Some attendees referred to similar data that are collected from the community, decades ago or recently, and are now archived in UNBC, while others expressed insult in being asked the question.

“Obviously [fish and wildlife, agriculture, flooding concerns, and recreation] involving the river are our values,” he said. “I feel silly putting trivial things [i.e. water too low for fishing.]

“The essence is the community involvement in the last 30 years.”

Accompanied by drumming, Mel Lebatch from Saik’uz First Nation sang a Carrier song called “Four Winds” at the meeting and urged for meaningful consultation.

“Already, my daughter asked why the water is so slow,” Lebatch said. “There are people who fish but can’t, struggling in their lifestyle.”

“I want our way of life to still be here for our kids and grandkids.”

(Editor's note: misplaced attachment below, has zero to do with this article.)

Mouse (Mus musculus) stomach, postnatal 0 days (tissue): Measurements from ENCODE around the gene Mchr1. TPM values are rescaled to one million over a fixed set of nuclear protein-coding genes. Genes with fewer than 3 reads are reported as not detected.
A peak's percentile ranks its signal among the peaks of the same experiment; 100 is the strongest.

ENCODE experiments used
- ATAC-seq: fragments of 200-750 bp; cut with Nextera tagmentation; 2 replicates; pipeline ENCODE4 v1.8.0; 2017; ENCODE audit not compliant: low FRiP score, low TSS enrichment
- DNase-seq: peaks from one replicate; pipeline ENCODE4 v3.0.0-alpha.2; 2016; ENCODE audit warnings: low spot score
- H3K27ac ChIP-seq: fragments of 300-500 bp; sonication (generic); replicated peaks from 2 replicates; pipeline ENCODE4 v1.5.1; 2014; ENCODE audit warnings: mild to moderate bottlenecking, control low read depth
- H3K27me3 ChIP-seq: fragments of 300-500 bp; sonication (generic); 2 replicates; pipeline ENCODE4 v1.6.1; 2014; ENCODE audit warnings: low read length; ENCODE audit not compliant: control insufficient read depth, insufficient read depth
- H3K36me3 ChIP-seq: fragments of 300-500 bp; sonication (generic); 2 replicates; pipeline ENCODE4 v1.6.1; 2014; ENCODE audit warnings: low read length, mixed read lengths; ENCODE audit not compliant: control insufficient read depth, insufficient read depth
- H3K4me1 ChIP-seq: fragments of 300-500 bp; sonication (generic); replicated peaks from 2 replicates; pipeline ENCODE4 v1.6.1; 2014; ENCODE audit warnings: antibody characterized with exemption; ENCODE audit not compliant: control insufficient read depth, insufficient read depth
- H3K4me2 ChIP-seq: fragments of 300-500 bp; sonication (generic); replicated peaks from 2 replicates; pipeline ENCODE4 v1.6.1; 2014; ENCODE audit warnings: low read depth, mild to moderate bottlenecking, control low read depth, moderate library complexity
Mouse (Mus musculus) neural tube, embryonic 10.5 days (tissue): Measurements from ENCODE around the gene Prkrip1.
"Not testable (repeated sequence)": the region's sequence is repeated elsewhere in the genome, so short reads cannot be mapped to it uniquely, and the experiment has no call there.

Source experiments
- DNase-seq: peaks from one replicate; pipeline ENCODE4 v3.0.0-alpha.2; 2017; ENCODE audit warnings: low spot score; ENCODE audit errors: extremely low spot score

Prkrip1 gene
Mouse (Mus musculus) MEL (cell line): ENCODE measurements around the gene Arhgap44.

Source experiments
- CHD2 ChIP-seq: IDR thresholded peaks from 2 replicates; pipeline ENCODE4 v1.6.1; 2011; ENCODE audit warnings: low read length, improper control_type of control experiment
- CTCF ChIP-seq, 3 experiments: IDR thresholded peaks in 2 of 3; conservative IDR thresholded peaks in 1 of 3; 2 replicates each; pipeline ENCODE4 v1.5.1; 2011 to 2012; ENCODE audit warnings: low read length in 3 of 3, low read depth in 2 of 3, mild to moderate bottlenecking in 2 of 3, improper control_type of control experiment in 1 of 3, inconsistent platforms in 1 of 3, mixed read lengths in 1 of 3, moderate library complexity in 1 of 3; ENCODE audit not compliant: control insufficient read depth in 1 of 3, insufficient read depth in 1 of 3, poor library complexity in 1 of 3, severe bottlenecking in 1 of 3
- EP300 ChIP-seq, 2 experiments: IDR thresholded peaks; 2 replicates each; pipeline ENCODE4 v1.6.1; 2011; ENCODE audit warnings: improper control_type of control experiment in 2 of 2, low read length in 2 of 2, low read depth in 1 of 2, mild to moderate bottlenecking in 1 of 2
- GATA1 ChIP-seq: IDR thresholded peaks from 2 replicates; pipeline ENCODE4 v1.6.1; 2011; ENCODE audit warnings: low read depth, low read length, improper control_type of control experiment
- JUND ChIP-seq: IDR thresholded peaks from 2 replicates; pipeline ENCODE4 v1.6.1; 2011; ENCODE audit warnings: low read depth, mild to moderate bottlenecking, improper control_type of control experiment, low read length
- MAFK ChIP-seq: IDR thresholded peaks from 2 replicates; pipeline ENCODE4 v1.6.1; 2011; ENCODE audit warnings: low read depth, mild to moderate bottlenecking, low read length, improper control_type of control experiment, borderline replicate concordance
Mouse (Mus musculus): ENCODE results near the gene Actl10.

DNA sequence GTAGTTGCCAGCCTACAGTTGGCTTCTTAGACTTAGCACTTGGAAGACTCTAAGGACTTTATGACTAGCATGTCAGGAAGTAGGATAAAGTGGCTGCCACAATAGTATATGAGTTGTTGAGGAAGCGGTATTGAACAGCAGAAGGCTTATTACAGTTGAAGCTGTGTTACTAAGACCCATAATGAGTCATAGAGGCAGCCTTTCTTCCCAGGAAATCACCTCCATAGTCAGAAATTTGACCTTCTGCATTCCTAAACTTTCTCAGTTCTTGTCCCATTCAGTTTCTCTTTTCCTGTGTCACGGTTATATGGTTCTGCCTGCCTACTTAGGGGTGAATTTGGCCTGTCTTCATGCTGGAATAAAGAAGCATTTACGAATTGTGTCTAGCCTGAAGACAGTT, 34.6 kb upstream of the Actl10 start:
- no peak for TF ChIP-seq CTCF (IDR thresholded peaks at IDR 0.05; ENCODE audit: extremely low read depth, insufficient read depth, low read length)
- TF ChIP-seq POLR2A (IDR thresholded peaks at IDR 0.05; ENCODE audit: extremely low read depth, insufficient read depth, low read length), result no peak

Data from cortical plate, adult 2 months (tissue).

She added that the consultation and change needs to be done cautiously, commenting on the lack of attendance from other Saik’uz First Nation members.

“We need to be involved and if we are slow to be involved, that’s the way it needs to be,” she said. “It needs to be meaningful.

“It’s up to us if our elders are not there.”

 

Meeting revives passion and energy

 

Chief Larry Nooski of Nadleh Whut’en First Nation and Cheslatta Carrier Nation’s chief policy advisor Mike Robertson also attended the meeting.

“It’s important to keep this passion alive and build on it,” Robertson said. “Cheslatta just donated their Kemano archives to the university.

“Education is key.”